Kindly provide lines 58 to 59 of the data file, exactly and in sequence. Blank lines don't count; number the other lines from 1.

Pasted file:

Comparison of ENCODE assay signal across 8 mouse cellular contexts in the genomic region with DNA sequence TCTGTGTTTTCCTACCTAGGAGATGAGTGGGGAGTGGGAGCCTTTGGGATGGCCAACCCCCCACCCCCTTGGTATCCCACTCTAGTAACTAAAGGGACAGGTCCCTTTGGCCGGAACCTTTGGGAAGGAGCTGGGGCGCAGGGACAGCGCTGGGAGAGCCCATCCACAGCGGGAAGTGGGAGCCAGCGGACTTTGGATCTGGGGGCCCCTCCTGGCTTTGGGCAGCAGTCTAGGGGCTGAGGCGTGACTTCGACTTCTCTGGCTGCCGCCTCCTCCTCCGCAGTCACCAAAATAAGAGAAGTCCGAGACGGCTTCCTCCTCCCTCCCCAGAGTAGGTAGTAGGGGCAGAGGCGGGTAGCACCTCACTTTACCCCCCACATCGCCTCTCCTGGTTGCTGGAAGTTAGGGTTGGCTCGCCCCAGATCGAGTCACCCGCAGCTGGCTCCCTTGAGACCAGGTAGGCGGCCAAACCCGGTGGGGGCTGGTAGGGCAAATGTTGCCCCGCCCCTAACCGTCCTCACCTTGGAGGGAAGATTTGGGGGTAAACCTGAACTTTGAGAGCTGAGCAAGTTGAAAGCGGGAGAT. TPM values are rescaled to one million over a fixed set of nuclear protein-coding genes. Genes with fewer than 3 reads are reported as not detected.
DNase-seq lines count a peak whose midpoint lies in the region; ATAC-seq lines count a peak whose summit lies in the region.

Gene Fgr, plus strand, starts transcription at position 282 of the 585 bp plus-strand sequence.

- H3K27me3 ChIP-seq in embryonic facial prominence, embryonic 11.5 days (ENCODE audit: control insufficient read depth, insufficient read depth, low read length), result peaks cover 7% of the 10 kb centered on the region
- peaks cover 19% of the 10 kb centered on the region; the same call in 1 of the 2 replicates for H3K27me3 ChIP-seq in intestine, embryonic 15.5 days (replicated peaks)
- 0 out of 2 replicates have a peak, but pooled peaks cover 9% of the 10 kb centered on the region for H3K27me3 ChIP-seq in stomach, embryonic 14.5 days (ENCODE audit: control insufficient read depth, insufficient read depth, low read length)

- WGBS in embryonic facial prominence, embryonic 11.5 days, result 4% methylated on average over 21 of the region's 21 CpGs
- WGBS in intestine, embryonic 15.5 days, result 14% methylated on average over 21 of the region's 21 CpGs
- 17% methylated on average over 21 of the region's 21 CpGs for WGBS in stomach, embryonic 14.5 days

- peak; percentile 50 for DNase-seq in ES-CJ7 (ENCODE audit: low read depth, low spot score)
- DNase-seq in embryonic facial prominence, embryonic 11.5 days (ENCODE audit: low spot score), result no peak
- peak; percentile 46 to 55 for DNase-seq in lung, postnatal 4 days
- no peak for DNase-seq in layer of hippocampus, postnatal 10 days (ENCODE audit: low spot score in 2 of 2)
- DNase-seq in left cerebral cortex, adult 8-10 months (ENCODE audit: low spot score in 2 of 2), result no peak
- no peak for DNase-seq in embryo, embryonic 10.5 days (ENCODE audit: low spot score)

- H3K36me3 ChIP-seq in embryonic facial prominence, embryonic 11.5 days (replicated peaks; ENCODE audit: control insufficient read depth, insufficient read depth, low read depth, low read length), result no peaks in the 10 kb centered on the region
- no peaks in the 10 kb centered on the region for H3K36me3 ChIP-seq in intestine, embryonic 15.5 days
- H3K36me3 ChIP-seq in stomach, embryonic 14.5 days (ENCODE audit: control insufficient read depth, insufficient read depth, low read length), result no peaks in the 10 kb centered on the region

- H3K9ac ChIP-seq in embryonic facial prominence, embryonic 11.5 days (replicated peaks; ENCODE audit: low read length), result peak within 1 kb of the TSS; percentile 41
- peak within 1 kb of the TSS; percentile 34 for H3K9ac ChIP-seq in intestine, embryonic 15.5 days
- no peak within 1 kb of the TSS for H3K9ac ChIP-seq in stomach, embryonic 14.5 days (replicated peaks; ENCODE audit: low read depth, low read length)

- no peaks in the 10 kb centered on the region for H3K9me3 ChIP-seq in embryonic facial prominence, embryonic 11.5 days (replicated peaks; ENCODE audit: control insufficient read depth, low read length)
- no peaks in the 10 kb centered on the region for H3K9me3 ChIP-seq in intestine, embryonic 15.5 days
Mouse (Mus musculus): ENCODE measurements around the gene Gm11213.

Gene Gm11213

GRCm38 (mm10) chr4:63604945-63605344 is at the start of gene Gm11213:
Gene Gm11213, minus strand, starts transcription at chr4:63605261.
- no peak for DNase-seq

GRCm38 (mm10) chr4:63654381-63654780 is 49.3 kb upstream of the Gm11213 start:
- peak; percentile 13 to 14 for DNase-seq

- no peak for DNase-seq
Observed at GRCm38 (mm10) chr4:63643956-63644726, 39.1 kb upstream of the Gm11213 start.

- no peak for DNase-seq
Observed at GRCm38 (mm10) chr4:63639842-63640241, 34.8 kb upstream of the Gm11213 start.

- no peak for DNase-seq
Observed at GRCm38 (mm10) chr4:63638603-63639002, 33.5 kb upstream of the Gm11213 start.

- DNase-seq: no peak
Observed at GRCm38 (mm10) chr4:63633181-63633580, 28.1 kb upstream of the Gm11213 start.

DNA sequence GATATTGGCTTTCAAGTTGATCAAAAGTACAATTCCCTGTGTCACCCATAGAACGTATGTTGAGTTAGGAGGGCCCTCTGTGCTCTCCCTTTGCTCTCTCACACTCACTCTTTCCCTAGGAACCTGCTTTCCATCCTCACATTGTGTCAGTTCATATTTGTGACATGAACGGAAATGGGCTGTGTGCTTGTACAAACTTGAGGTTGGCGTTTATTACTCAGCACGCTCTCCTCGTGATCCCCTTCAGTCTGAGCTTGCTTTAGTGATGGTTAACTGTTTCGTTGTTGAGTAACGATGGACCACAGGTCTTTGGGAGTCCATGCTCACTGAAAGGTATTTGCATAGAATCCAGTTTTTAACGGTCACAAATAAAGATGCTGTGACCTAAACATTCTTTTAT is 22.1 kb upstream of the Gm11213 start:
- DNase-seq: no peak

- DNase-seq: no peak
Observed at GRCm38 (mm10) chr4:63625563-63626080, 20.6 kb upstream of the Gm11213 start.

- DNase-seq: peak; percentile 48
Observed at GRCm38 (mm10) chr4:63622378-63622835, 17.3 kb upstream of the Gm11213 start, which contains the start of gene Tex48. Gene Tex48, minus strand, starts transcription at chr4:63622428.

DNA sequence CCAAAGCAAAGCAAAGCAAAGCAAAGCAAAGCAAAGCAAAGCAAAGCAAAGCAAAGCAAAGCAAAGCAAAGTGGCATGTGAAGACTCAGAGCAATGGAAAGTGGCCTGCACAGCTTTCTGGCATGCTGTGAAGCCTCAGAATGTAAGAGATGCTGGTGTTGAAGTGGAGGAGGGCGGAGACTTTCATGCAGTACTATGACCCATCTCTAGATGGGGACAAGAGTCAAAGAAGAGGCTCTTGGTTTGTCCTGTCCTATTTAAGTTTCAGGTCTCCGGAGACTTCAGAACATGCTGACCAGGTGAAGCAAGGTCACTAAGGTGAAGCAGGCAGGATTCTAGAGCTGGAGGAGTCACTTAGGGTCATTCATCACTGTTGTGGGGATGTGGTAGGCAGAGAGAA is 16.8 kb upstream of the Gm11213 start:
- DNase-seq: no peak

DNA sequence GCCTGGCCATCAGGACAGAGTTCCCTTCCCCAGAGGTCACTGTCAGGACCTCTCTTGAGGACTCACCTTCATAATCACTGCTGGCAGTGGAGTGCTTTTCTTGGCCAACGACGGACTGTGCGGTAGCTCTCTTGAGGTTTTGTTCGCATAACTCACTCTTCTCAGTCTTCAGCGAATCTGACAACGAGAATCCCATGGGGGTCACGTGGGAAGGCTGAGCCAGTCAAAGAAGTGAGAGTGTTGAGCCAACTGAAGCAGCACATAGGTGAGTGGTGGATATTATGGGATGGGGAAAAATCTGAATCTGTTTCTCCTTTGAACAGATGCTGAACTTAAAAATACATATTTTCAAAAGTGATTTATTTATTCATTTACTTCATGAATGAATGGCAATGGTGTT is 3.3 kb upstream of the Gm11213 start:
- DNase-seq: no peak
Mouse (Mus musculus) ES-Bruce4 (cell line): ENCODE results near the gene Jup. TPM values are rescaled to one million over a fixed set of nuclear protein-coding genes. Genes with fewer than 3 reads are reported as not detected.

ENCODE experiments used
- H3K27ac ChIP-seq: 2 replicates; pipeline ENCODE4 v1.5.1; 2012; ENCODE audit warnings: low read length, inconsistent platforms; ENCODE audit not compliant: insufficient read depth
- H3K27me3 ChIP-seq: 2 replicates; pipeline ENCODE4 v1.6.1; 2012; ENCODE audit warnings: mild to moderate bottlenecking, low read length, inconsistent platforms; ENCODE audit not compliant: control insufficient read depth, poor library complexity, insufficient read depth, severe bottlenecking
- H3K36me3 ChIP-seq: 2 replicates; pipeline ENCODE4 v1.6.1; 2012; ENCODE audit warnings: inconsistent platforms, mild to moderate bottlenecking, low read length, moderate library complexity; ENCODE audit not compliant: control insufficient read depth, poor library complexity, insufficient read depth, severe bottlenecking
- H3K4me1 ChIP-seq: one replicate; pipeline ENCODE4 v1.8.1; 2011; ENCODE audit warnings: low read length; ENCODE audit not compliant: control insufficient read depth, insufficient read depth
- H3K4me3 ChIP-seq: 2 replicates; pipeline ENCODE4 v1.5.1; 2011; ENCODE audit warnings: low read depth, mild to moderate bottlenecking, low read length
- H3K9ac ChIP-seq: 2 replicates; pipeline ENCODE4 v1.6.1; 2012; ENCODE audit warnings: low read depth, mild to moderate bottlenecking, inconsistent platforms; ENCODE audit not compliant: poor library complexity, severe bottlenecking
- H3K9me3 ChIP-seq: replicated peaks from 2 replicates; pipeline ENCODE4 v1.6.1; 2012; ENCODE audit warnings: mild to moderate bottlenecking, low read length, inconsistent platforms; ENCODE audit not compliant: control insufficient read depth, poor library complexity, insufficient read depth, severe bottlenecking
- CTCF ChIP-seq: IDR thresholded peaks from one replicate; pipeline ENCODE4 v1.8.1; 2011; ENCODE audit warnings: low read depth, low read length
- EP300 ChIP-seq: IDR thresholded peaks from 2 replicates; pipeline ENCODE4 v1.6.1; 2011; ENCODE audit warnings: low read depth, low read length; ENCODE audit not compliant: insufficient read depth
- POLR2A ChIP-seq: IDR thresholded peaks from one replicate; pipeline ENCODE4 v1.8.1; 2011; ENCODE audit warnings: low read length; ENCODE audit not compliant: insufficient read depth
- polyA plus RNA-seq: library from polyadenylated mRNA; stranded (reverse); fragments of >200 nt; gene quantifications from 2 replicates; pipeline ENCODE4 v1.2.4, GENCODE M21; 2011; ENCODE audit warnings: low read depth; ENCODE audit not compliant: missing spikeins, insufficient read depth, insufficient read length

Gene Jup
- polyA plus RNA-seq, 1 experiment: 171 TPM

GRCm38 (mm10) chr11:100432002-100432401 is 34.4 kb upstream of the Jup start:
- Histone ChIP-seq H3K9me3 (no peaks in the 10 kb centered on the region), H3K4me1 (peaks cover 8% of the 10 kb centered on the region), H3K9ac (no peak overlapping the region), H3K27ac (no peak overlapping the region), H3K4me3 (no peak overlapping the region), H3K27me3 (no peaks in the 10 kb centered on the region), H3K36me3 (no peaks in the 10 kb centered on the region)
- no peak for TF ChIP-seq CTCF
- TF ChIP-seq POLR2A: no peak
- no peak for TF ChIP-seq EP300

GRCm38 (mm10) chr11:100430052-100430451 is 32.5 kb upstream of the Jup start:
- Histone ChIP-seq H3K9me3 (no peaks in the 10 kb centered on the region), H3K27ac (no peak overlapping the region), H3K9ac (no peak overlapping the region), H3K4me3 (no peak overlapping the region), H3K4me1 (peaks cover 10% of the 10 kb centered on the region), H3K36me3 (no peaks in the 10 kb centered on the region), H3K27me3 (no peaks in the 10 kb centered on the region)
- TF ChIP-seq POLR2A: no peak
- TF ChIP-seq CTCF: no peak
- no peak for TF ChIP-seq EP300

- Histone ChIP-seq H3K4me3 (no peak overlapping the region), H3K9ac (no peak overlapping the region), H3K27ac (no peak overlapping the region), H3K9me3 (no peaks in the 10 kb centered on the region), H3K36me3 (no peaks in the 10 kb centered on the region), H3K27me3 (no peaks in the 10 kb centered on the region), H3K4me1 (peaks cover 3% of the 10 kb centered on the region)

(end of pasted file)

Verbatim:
- CTCF ChIP-seq: IDR thresholded peaks from one replicate; pipeline ENCODE4 v1.8.1; 2011; ENCODE audit warnings: low read depth, low read length
- EP300 ChIP-seq: IDR thresholded peaks from 2 replicates; pipeline ENCODE4 v1.6.1; 2011; ENCODE audit warnings: low read depth, low read length; ENCODE audit not compliant: insufficient read depth